L’s Story

I would like to share my story, in order to highlight the harm that I believe is caused by SSRI and SNRI antidepressants.

In 2008 I suffered the horrendous experience of a depressive psychosis. It was diagnosed by psychiatry as “postnatal psychosis”. I now have a strong suspicion that my psychosis was caused by an SSRI and an SNRI.

My first daughter was born in April 2008. I took citalopram at a steady dose for about 2 years prior to the birth and throughout my pregnancy. In the days after she was born, I read that sertraline was the safest SSRI to take while breastfeeding. I asked the GP about it and she changed me from citalopram to sertraline. In the following weeks I became very depressed. I was changed back to citalopram and the dose was increased. In the weeks following this I became suicidally depressed and developed a florid depressive psychosis. I made several suicide attempts and was sectioned. I continued on citalopram and olanzapine was added. I did not respond quickly to the meds so was given ECT. I had a fairly rapid improvement following ECT and was allowed home. However, after a few months my depressive psychosis returned. I was changed to venlafaxine and quetiapine and after 3 months the depressive psychosis lifted and I remained well until two years after the birth of my second daughter in 2012. I was advised to take quetiapine for some months after this birth. I remained well for 2 years, however, when no longer on quetiapine, I had another episode of depressive psychosis. I remained on venlafaxine but this time quetiapine was not effective. My antipsychotic was changed to amisulpride and after 3 months I recovered. I have remained on a low dose of amisulpride and have not experienced psychosis since then. I now wonder about the possibility that I have a sensitivity to SSRIs/SNRIs and that my episodes of psychosis were actually caused by citalopram/venlafaxine and that the psychosis was only subdued by the addition of an antipsychotic.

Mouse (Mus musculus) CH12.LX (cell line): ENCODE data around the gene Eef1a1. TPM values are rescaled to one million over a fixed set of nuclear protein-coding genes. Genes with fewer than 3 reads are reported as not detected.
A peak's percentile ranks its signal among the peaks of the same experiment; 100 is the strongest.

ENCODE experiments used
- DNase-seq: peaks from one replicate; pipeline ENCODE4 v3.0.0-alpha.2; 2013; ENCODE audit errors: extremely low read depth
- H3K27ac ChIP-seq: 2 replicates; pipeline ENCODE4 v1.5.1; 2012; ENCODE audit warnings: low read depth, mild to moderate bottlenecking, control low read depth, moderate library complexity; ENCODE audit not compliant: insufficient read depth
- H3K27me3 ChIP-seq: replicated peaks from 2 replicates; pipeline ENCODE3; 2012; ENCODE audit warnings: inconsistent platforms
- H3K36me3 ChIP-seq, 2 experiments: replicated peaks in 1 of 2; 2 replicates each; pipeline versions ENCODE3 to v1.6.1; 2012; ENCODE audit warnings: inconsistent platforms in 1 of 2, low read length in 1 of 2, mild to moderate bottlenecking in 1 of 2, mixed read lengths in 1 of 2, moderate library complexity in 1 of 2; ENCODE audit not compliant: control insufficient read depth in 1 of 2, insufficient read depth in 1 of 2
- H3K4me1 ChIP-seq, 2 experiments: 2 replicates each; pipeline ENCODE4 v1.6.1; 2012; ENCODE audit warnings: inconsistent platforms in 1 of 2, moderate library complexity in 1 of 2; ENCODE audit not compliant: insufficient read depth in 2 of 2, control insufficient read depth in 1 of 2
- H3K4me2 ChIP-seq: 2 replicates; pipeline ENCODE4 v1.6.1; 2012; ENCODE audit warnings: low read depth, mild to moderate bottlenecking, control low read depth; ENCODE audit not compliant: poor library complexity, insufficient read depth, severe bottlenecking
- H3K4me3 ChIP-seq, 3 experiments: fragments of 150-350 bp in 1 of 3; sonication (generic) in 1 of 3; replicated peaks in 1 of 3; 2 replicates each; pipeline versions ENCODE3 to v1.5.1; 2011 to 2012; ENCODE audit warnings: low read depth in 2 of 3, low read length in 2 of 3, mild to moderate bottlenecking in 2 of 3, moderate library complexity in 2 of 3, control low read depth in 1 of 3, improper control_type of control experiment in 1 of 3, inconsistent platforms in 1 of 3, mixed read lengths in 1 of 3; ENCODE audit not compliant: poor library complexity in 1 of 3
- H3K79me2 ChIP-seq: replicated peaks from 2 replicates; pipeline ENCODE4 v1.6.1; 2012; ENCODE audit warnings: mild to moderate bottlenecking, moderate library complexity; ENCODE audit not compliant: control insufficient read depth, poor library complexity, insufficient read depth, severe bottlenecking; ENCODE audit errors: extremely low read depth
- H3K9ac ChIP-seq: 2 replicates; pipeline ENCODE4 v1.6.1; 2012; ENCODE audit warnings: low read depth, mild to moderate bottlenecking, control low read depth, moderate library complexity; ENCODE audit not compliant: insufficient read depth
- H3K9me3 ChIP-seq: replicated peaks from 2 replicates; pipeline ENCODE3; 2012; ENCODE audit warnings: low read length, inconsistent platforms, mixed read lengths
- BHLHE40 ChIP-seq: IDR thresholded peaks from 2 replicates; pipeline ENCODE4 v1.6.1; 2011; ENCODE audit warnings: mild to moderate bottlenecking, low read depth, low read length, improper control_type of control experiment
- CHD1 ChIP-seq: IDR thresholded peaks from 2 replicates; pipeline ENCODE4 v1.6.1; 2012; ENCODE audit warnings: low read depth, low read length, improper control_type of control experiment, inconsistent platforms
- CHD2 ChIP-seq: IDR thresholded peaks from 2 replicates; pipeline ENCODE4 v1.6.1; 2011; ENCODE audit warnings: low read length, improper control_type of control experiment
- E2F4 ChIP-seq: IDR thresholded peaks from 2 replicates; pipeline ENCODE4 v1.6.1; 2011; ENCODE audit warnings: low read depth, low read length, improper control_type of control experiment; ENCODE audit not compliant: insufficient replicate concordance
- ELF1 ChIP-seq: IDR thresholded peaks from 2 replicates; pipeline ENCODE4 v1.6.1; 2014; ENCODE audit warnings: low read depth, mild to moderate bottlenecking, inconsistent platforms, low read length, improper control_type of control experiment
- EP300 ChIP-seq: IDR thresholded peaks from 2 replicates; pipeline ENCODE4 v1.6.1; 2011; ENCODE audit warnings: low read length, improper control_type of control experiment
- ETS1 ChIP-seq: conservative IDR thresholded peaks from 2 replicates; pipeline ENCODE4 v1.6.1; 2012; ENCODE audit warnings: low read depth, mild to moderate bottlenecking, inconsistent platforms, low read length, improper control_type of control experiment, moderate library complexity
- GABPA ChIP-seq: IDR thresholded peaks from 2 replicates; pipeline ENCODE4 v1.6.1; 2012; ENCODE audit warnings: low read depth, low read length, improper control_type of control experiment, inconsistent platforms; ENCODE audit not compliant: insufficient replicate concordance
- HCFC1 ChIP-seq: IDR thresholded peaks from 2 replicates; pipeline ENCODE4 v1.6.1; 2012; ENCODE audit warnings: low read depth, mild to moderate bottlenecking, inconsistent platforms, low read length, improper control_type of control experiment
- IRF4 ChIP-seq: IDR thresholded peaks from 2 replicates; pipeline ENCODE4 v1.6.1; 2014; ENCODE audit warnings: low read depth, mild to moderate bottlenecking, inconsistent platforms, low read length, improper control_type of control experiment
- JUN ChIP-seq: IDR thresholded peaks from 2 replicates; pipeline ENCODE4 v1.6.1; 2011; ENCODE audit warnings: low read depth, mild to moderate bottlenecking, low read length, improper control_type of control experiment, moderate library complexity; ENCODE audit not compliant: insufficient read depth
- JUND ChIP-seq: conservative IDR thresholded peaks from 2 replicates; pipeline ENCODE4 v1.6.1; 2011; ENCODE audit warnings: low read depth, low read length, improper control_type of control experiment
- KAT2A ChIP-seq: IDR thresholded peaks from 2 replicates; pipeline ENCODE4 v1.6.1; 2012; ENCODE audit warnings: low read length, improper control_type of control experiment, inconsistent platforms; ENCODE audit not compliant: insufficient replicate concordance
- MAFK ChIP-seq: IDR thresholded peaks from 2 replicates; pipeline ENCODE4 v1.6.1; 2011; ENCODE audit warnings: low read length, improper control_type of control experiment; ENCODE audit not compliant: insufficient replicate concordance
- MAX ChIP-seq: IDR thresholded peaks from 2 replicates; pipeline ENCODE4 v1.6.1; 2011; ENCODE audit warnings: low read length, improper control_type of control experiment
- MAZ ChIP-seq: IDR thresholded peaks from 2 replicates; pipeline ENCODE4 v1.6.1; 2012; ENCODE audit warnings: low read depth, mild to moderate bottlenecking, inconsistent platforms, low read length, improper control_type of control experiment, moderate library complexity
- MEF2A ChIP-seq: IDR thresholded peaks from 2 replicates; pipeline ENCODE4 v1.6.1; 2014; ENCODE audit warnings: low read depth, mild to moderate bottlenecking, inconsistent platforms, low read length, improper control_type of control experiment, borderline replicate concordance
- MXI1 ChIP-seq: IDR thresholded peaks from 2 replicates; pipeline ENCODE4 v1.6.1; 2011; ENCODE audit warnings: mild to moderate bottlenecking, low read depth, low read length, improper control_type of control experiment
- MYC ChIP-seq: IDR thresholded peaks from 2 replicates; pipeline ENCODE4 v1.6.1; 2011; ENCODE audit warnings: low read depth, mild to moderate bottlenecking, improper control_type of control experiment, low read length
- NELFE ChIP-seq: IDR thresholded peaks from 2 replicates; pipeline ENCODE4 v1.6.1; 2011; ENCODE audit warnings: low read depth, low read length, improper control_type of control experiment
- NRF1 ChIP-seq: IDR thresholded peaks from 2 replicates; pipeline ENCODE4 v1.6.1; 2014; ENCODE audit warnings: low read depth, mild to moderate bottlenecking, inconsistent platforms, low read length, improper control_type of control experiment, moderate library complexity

I was told on a number of occasions by the psychiatry team that my illness was “atypical”. I do not remember any of the psychiatry team ever mentioning the possibility that my depressive psychosis may have been caused by the SSRI or SNRI – it was always attributed to an underlying illness – “postnatal psychosis” or “psychotic depression”. This has led me to wonder how many other cases of worsened depression and psychosis may be influenced by these drugs, which is why I want to highlight the issue. If psychiatry is not considering this possibility, this potential cause will not be being reported and it could be going unnoticed, meaning it is possible that, like me, some people are advised to continue on the drugs that precipitated their illness in the first place, with further drugs being added to counteract the negative effects of the SSRI/SNRI.